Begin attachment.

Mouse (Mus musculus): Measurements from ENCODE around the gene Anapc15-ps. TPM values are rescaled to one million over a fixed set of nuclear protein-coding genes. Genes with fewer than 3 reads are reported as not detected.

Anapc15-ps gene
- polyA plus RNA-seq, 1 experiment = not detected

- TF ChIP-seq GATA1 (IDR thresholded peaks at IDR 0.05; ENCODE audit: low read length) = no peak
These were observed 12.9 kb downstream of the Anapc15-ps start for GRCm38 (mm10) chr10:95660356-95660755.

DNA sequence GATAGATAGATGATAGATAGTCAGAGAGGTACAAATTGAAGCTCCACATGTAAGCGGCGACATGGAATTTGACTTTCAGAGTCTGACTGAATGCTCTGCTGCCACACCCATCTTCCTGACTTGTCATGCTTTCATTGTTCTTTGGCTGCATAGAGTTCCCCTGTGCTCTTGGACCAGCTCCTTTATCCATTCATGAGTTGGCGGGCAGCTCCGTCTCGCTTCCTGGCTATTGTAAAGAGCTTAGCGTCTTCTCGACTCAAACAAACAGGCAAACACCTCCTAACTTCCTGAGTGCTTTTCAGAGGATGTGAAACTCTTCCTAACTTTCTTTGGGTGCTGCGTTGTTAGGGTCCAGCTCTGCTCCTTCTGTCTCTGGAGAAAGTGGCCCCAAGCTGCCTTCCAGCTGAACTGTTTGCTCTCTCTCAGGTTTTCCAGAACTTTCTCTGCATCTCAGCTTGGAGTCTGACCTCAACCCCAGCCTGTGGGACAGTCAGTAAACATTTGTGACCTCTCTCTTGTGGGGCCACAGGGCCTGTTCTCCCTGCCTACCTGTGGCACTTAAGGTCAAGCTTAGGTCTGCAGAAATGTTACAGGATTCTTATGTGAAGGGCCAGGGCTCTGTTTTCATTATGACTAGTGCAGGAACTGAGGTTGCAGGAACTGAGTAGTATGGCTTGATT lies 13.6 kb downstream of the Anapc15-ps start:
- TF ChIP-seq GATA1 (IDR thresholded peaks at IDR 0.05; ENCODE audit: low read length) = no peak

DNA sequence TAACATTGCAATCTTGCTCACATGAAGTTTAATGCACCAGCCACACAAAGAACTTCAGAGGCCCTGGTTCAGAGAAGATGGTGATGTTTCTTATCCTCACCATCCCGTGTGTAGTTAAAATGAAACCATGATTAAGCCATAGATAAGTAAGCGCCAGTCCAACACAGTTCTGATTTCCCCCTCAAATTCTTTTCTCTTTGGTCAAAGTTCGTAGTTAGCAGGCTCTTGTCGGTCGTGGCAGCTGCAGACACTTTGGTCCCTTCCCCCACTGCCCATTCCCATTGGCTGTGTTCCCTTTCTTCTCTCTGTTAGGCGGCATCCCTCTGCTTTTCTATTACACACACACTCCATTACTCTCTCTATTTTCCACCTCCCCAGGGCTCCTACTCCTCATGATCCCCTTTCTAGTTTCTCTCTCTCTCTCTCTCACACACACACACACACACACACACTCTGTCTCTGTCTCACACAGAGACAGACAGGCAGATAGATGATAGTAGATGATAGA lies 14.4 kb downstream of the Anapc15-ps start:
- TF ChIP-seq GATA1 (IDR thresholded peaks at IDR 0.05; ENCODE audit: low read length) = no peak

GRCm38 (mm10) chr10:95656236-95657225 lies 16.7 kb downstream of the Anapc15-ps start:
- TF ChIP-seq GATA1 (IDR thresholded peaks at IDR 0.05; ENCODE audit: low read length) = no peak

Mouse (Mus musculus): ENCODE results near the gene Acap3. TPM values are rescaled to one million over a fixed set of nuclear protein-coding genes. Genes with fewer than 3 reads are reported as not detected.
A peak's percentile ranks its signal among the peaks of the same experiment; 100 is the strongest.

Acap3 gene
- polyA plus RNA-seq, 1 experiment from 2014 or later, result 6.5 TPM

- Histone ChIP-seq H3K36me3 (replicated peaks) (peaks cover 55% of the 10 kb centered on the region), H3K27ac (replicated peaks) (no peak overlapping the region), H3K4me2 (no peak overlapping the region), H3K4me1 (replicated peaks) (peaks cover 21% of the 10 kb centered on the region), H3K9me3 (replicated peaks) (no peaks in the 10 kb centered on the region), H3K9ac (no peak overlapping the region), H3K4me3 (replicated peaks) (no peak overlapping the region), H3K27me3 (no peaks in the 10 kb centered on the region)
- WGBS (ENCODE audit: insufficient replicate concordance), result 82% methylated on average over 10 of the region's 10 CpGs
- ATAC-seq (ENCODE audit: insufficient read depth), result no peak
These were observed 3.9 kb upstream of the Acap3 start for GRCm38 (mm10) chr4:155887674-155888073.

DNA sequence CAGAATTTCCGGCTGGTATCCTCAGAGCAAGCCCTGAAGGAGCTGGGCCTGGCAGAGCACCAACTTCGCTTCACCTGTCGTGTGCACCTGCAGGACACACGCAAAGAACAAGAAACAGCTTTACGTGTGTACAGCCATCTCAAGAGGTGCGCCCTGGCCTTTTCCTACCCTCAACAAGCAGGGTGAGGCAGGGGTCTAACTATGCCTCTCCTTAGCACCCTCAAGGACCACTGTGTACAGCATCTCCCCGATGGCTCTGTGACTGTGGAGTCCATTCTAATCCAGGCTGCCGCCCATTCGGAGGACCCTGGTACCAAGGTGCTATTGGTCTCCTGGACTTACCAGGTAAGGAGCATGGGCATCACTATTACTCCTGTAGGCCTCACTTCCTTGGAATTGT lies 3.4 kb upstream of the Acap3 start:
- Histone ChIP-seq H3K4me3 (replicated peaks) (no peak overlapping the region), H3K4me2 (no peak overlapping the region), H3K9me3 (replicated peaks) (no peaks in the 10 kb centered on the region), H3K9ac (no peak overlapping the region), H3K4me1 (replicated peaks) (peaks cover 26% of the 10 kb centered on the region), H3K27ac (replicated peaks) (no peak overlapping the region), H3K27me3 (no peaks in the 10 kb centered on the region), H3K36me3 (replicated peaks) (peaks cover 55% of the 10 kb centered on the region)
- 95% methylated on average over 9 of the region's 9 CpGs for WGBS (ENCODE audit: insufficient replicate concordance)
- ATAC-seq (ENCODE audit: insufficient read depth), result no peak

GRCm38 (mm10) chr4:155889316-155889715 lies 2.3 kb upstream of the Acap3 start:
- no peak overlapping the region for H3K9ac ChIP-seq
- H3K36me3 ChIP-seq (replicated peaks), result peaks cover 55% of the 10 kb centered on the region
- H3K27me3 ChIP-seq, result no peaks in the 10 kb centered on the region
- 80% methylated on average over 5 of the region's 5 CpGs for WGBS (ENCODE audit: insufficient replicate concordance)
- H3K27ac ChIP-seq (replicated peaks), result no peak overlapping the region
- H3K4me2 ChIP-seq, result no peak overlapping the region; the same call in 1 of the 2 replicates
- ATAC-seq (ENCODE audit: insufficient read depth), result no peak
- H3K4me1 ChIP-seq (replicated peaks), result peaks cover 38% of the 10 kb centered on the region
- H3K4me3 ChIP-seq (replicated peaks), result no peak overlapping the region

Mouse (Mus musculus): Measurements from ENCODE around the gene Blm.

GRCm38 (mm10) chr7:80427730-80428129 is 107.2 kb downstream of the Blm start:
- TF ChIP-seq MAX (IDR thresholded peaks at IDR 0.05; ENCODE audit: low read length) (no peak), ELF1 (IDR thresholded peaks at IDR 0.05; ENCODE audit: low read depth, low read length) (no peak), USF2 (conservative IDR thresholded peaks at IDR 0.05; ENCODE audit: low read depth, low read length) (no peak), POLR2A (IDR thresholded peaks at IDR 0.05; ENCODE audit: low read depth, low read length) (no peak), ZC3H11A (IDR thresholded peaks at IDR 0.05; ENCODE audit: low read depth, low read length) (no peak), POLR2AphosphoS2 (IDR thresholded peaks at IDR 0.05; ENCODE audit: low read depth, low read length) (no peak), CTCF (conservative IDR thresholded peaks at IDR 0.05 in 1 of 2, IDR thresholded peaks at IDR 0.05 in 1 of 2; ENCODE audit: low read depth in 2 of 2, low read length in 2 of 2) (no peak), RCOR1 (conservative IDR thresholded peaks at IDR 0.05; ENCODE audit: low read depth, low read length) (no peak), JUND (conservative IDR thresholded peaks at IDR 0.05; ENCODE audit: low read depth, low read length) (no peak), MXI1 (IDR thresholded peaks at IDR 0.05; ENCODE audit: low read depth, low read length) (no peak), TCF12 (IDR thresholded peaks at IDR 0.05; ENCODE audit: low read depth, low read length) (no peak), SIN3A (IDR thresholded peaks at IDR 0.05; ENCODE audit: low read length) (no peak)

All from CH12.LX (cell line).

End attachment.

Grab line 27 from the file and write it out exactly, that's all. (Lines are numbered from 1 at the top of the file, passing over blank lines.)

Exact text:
- H3K27me3 ChIP-seq, result no peaks in the 10 kb centered on the region